“Trust that you know your horse best. Allow yourself the time to make such a big decision, as it’s not a light one that can be made easily.”
Madeline Backus and her mare PS Arianna or “Ari” were a fan-favorite duo in their rise to the upper levels of eventing — memorably, Backus helped fund her first ride at the Kentucky Three-Day Event by selling baked goods. Backus and Ari had been partnered since Backus was 10 and Ari was 5, working their way up the levels including competing in three NAJYRC events, passing A level Pony Club testing, being named to the Under 25 emerging athletes list for three years and the crowning first CCI4* at the Kentucky Three-Day Event in 2017, placing 20th and earning the JD Reeves Award for highest-placed young rider.
The pair did not stop there — in 2018, Backus received the Wilton Fair and Rebecca Broussard grants that allowed her and Ari to travel overseas to train and compete. The pair competed at Badminton, after which Backus made the tough decision to bring Ari home to retire.
“This incredible story that I’ve had the pleasure to be part of has not gone without its ups and downs,” Backus details. “Ari had a major injury in 2011 that took her two years to recover from, as well as lots of bumps and learning curves along the way. She will always be a very special horse to me and has a forever home with me.”
We caught up with Backus to talk about retirement of performance horses and indicators that it’s time.
Horse Nation: Did you have a retirement plan in place for Ari before you made the ultimate decision?
Madeline Backus: When it was time, I planned to bring her home to Colorado, where she had grown up. I am very lucky that my family has an extra property down the road where we keep the brood mares and retired horses, so she will get to go out with the herd. And it’s wonderful to have a mare, so I am planning to breed her, or look into embryo transfer. I definitely want a few little Ariannas running around in a couple of years!
HN: What factors went into your decision? What factors would you recommend others take into consideration when looking at their own horses?
MB: It was one of the hardest decisions I have had to make. I knew it was coming, but that didn’t make it any easier. Ari turned 17 this year, and has had a lot of wear and tear. I have been lucky to have some amazing vets and therapies to help keep Ari feeling her best, and help her through her old injury. She has always loved her job, and fought to keep competing. After Badminton, where I had a minor tumble, it was becoming harder to keep her sound for the upper levels. I had great vets and chiropractors, and even though she trotted sound, I knew something wasn’t right.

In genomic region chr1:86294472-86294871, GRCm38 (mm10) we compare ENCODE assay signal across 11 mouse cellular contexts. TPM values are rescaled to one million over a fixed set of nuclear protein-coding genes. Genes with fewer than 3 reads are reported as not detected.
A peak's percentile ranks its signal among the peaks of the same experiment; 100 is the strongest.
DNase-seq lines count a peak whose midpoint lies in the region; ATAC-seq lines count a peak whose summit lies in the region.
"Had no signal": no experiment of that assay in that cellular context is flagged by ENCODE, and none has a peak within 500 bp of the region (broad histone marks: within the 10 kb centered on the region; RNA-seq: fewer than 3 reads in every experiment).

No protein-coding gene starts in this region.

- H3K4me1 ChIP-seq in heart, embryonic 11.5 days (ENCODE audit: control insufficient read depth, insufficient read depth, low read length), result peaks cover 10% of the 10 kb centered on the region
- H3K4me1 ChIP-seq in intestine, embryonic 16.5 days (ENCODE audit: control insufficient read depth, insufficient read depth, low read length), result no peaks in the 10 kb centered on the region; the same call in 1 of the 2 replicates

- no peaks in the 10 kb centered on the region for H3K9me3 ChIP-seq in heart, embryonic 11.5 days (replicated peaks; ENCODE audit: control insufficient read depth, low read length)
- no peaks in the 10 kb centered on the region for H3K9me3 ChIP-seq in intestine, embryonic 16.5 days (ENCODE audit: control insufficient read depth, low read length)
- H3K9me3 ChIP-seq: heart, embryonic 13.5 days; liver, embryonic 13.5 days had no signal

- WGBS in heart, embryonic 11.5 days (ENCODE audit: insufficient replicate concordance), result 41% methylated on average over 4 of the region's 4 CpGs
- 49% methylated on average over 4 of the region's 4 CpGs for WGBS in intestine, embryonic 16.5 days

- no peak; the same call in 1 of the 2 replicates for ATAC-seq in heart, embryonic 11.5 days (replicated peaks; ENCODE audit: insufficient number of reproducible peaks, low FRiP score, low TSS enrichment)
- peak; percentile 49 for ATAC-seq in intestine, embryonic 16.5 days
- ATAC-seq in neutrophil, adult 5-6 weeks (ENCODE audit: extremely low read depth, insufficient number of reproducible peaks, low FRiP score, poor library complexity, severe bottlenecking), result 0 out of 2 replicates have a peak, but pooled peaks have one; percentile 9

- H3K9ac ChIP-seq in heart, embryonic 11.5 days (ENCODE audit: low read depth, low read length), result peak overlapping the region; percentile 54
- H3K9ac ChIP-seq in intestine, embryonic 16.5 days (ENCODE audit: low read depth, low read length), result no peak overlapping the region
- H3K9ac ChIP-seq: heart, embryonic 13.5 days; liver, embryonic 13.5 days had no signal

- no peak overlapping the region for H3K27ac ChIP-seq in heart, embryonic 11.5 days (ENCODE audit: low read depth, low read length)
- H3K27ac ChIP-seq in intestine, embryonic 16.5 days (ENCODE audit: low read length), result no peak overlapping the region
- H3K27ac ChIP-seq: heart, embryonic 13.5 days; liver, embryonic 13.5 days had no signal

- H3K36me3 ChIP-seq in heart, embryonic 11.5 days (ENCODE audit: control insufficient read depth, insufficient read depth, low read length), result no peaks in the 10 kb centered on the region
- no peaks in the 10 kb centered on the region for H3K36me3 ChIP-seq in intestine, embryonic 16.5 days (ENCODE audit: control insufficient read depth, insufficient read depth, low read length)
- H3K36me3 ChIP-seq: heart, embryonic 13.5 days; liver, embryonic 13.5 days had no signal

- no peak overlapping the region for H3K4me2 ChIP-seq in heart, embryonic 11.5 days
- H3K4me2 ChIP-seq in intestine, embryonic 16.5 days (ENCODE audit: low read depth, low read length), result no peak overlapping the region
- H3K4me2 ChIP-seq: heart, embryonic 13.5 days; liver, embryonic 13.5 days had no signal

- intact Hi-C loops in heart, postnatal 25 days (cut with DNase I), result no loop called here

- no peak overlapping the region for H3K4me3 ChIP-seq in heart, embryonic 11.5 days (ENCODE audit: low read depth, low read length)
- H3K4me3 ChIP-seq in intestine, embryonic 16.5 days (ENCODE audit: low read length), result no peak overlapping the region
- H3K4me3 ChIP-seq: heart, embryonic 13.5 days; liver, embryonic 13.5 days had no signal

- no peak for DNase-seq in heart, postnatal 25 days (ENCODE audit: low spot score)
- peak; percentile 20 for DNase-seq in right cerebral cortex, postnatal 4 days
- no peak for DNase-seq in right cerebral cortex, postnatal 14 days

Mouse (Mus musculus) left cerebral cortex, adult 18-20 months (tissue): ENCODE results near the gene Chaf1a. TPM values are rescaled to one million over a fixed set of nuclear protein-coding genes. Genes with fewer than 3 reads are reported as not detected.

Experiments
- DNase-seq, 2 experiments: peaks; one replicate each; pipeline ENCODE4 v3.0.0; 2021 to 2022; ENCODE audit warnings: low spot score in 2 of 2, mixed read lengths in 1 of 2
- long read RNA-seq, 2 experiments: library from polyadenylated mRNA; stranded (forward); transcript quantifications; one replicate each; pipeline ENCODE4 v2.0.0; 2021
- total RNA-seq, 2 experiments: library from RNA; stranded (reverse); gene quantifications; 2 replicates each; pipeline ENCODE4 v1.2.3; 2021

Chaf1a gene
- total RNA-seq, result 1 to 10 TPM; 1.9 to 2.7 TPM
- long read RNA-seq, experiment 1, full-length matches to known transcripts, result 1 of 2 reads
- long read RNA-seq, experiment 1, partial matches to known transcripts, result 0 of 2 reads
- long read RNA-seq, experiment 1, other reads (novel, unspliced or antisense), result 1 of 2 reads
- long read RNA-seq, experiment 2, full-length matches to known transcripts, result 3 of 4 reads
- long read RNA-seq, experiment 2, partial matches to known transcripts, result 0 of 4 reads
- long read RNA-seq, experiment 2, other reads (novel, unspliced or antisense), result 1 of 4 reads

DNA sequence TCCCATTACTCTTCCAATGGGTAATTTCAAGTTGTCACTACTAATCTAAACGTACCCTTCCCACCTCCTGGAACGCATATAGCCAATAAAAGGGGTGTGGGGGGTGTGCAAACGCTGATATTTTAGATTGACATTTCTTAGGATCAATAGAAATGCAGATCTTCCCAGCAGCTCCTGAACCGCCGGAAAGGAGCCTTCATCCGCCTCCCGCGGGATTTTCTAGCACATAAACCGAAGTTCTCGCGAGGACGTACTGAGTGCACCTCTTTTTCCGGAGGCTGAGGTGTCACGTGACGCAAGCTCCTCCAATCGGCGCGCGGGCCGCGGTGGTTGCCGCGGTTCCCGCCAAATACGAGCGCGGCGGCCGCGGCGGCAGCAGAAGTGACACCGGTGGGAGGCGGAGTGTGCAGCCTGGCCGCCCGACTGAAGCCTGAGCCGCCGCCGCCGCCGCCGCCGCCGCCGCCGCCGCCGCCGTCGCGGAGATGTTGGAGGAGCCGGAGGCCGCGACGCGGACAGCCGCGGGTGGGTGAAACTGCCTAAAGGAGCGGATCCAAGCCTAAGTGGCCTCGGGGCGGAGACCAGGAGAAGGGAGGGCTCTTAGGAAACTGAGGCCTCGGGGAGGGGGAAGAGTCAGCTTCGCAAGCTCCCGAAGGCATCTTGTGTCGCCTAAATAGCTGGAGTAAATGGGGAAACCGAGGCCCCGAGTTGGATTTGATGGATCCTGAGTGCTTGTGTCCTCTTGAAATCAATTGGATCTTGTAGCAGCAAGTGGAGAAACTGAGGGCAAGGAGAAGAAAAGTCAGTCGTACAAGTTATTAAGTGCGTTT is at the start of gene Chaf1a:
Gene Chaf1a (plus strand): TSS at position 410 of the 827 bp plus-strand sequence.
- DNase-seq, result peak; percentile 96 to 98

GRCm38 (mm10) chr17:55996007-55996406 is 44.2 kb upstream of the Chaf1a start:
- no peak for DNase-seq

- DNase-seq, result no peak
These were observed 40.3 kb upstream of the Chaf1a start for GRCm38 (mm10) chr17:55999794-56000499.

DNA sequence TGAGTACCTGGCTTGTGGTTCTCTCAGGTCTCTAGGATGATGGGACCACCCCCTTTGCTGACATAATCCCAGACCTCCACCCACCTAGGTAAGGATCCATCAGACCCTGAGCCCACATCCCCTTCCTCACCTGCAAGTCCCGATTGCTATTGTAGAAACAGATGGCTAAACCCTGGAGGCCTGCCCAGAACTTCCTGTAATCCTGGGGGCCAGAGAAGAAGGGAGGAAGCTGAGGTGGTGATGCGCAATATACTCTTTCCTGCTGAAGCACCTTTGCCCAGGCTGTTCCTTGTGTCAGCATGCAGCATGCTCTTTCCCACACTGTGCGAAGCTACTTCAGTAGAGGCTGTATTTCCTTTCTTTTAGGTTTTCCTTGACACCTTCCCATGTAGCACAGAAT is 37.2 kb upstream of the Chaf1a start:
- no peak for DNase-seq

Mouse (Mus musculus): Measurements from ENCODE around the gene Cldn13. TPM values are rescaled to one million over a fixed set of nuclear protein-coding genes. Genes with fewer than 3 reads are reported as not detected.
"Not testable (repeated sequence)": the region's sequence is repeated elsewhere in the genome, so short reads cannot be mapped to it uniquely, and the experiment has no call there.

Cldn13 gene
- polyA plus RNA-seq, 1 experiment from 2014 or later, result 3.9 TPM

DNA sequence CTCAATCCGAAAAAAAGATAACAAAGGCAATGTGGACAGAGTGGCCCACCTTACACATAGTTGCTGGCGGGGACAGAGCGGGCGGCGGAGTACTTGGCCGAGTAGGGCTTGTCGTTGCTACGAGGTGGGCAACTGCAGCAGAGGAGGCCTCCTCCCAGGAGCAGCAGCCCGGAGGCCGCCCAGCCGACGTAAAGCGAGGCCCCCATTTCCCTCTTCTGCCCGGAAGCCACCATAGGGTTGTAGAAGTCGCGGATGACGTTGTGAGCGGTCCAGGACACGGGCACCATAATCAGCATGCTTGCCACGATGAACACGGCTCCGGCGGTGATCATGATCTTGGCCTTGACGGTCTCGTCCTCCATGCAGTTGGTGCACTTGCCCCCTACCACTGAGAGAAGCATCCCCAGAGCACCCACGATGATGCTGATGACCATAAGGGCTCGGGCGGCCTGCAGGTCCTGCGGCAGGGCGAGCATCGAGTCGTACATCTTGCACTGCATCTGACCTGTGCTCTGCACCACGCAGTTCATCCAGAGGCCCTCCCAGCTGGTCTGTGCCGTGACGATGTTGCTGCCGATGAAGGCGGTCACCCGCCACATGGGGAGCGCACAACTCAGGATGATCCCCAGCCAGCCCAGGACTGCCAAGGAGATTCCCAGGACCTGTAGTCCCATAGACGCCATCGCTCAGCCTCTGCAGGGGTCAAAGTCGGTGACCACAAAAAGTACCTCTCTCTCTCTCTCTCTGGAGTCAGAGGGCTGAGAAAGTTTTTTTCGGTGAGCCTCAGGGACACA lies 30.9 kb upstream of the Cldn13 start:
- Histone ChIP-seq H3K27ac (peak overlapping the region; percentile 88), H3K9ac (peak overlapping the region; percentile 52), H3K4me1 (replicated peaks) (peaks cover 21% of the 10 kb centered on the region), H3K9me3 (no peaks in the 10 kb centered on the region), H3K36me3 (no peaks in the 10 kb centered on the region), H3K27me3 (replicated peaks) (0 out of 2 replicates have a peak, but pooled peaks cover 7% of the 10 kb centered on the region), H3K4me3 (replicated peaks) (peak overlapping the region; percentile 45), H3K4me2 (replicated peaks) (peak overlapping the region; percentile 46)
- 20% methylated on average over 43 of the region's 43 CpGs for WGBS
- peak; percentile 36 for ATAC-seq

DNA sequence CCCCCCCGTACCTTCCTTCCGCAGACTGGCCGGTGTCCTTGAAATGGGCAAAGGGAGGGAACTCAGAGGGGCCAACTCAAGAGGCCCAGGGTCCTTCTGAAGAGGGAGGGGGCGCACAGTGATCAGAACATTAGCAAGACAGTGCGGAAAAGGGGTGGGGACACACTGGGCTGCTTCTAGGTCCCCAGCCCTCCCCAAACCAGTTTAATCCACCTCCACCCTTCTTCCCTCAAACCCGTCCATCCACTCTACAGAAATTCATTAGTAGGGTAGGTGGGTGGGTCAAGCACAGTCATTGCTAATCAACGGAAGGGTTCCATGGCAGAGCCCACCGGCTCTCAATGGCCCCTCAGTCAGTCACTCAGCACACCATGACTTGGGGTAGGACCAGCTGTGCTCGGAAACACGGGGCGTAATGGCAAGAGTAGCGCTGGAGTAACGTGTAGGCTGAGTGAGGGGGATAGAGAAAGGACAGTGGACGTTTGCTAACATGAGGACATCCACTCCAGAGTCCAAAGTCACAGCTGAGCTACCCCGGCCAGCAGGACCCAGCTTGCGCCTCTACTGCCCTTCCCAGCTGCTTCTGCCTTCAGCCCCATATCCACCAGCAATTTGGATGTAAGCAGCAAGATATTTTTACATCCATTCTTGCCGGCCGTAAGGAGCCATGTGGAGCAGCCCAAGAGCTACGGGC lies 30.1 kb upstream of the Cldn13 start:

One day I was schooling cross country gearing her up for Bramham International (our reroute after Badminton) and she stopped with me. She has never stopped. I withdrew from Bramham, in hopes I could reroute because it was just something minor that we could get through like we have done so many times before. I gave her some time off, and then started her back up again. Our rides, even jumping, seemed like work for her, and I knew she was doing it because that’s what she was trained to do, and not because she really wanted to. That’s when I knew I was making the right decision, even if it was the last thing I wanted to do. She owes me nothing, and it wouldn’t be right to push her through if it’s not what she wants to do anymore.
The biggest piece of advice I have from my first experience with retiring a horse, is to trust that you know your horse best. Don’t risk safety and partnership with your horse if you’re worried they might not be at the top of their game. Allow yourself the time to make such a big decision, as it’s not a light one that can be made easily. And don’t worry if it didn’t end on the best note. It’s not just about how your horse’s career ended, it’s about all of the perseverance and achievements they had throughout it.
HN: When do you know it’s “time”?
I think that’s something that will be different for every horse and rider. Ari told me a couple of ways, and after I stopped being in denial of what she was saying, it was very clear to me. When the initial thought of her retirement was real, I did try to bring her back because we had gotten through so many injuries and bad times before, so I had to make sure it wasn’t just another blip I could get through. I didn’t do this by taking her to events — I just continued riding her at home and really listened to her. I know now, without a doubt, I made the correct decision. It’s great to have her back home where she can relax and enjoy herself. I’ve been taking her on bareback rides, and letting her just have fun. That’s what it’s all about.
We wish PS Arianna all the best in retirement! Go riding.